In India, thugs assault Dalits and Muslims employed in the cattle trade in the name of Hindu dharma, a writer is hounded out of two Bengals for saying that minorities have been ill-treated in Bangladesh, priests attack Rohingyas in Myanmar for no other reason than that they are Muslim, in Sri Lanka racists suppress a Tamil minority on grounds of difference, in Pakistan a Christian sweeper is arrested upon accusations of blaspheming Islam, and in Nepal people of the hill country disempower...
‘Hyperglobalisation’ has been used to describe the dramatic increase in international trade witnessed for about a decade and a half from the early 1990s up to the global financial crisis of 2008. The imagery intended is one of an increasing connectedness among nations leading to a virtuous cycle of economic expansion. By a trait common to every generation, we tend to assume that ours is somehow unique, in this case with respect to globalisation.
Over a century ago, an Indian subject living in London wrote a pamphlet that was to become a rallying point for India’s nationalists. Dadabhai Naoroji’s Poverty and un-British rule in India was not merely an indictment of economic imperialism but also served to call the bluff on the claim that the British Empire was necessary to ensure fairness in the governance of an India misgoverned by its native rulers.
Muck Rack makes it simple to find people, tweets, or articles that mention any name, keyword, company, hashtag etc. We've compiled this guide to help you make the most of your search.
Selecting a term
Start searching tweets, articles from media outlets, articles mentioned in tweets, journalists'
names, titles and bios with some suggested searches:
Companies or Topics (e.g. iPhone, Microsoft)
Phrases (e.g. "cloud computing") — use quotes to keep the terms together
Twitter handles (e.g. @username) — returns those who have mentioned or replied to
Names (e.g. "David Pogue")
Hashtags (e.g. #sxsw, #london2012)
Bio details (e.g. vegan, Olympics, father)
Muck Rack's Advanced Search allows for many boolean operators.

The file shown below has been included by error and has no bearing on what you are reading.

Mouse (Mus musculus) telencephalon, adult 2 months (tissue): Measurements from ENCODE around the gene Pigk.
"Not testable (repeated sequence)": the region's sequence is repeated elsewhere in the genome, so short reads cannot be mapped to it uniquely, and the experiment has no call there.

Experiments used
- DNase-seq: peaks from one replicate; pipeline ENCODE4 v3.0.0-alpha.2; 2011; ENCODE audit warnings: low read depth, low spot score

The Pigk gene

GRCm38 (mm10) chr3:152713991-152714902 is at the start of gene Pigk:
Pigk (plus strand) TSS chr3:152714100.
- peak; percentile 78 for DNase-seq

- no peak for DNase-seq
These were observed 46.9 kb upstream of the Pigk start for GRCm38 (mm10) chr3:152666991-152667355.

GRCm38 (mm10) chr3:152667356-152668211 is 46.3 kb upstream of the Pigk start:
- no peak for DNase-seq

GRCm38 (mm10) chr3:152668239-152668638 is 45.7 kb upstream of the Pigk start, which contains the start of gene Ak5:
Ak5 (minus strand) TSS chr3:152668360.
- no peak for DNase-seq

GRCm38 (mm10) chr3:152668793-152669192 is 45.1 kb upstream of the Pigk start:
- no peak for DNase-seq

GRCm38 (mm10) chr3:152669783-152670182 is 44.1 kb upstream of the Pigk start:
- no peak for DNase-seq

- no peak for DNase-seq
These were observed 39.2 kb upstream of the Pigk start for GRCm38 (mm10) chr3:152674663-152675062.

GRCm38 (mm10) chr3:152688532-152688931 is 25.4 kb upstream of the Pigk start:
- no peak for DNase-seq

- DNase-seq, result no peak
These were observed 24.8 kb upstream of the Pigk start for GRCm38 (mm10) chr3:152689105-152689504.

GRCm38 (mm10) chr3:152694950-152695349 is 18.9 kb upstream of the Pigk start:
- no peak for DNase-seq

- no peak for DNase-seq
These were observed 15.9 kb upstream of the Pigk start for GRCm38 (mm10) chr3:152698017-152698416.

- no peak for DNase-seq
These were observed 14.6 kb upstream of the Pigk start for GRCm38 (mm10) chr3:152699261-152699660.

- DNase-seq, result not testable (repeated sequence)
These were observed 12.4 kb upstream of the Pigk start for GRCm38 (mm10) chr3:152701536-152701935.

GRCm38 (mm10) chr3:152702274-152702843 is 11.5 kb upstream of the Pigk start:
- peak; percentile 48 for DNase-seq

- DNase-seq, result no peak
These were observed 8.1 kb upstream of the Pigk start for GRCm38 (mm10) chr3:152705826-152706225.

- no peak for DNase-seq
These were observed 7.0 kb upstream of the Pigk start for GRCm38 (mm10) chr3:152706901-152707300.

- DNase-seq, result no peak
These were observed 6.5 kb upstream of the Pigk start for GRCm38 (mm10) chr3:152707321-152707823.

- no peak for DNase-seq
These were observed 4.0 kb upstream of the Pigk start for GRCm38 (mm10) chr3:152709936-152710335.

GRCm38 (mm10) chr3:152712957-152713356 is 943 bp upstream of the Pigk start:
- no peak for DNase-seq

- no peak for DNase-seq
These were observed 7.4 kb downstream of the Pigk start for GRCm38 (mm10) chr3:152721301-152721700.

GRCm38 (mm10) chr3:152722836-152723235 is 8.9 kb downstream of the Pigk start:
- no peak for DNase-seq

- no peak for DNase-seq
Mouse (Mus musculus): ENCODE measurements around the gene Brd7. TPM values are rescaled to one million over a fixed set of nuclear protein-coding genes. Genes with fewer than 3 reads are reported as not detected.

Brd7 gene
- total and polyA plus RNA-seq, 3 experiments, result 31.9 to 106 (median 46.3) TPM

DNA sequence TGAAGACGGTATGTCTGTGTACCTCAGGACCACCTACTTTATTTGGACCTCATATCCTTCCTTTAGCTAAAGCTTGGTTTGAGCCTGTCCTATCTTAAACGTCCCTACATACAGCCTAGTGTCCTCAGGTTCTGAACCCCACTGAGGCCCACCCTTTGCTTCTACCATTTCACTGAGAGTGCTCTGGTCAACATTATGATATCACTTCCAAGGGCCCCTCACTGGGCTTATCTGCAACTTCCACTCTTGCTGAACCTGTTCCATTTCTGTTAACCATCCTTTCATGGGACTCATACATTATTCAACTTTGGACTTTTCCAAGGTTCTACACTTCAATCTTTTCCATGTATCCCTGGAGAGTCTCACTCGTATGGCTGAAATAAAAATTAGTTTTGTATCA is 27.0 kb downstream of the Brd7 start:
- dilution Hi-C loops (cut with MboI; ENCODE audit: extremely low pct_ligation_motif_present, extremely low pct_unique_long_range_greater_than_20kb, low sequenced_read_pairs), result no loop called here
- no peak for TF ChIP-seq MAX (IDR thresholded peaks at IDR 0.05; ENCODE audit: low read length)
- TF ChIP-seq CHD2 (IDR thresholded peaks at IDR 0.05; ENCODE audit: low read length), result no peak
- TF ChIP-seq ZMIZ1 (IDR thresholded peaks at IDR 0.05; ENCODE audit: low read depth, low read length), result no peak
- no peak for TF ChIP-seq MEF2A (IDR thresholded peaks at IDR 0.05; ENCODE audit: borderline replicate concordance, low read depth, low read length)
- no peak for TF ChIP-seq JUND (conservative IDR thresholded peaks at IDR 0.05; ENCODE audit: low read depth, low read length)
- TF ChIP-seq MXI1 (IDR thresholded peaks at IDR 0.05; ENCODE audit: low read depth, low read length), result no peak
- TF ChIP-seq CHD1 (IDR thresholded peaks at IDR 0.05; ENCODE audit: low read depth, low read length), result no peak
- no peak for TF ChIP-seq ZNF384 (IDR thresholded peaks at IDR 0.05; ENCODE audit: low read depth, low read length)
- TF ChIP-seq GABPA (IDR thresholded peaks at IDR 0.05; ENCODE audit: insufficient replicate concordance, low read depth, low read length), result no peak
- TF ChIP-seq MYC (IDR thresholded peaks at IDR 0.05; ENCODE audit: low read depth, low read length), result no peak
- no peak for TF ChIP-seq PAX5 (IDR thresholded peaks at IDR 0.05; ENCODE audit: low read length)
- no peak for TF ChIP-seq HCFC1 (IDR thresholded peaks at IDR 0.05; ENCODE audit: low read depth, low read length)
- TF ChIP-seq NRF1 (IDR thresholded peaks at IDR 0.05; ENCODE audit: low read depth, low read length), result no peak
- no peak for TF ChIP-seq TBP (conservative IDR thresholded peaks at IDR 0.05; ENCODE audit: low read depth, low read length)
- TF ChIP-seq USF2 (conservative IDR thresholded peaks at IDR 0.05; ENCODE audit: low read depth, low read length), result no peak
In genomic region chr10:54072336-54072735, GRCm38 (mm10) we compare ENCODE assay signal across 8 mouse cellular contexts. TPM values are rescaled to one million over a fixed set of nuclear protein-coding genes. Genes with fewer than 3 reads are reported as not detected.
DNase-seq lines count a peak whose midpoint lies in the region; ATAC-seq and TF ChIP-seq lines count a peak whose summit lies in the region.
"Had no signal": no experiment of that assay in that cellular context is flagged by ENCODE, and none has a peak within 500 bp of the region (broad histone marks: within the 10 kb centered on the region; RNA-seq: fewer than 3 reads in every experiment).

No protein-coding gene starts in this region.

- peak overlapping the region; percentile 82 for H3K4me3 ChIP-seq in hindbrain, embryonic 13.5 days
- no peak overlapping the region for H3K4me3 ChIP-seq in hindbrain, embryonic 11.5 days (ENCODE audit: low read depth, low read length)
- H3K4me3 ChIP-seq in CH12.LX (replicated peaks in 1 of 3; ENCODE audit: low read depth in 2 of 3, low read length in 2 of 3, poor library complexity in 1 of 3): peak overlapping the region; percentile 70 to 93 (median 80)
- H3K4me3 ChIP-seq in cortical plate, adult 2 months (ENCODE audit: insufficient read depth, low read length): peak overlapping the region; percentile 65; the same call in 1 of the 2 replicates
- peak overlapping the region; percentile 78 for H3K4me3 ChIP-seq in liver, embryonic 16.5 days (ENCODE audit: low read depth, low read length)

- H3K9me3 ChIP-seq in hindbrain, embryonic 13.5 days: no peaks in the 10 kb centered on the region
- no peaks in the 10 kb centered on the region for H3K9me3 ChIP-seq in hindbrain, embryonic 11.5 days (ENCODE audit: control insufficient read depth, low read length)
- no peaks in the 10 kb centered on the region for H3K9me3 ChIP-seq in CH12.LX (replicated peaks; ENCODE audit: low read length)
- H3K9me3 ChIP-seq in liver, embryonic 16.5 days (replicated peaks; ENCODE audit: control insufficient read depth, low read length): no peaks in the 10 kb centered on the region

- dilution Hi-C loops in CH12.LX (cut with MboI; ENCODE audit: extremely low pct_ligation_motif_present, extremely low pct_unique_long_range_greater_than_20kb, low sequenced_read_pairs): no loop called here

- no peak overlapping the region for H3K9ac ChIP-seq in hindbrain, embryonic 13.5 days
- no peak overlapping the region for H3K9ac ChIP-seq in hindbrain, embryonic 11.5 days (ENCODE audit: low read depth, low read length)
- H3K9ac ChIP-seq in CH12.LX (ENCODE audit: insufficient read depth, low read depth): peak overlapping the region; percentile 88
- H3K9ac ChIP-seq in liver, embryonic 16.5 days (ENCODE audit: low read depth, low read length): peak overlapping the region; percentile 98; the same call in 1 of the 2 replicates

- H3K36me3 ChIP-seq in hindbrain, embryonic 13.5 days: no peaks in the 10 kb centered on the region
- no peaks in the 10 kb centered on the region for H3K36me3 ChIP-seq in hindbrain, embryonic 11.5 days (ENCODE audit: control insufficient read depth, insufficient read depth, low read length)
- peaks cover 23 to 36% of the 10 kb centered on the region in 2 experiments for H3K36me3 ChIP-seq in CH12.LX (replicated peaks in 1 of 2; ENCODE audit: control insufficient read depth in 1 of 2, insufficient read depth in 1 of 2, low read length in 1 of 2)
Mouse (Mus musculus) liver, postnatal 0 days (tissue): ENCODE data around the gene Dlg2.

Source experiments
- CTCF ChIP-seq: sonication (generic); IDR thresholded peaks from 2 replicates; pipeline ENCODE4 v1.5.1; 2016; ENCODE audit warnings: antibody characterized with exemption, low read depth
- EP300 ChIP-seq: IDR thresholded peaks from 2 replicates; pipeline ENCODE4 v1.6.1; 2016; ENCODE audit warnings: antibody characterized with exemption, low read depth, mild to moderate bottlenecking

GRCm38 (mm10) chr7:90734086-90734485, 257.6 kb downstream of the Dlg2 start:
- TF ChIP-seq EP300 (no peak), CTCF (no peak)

Find results that mention multiple specified terms, use AND or
+. For example, ensure each result contains both Elon Musk and Mark Zuckerberg by
searching Obama AND Romney or Obama + Romney.
Use the operators OR or , to broaden your search when you'd like either of
multiple terms to appear in results. (This is the default behavior of our search when no operators
are used.) For example, search for democrat OR republican to find results that refer to
Democrats and/or Republicans.
Use NOT or - to subtract results from your search. For
example, searching Disney will yield results about the Walt Disney Company as well as Walt Disney
World Resort. To exclude mentions of Disney World, search for Disney -World or Disney
When using one of these operators with a phrase, enclose it in quotation marks. For example, you can
find results about smartphones excluding Apple's iPhone 4S by searching smartphone -"iPhone
Exact case matching or punctuation
If you're searching for a brand name or keyword that relies on specific punctuation marks or capitalization, you can
find results that match your exact query by adding matchcase: before the keyword you're searching for, like matchcase:E*TRADE .
Use parentheses to separate multiple
boolean phrases. For example, to find journalists talking about having fun in Disney World or
Disneyland, search for ("disney world" OR disneyland) AND fun.
An asterisk can be used to search for any variation of a root word truncated by the asterisk. For example, searching for admin* will return results for administrator, administration, administer, administered, etc.
A near operator is an AND operator where you can control the distance between the words. You can vary the distance the near operation uses by adding a forward slash and number (between 0-99) such as strawberries NEAR/10 "whipped cream", which means the strawberries must exist within 10 words of "whipped cream".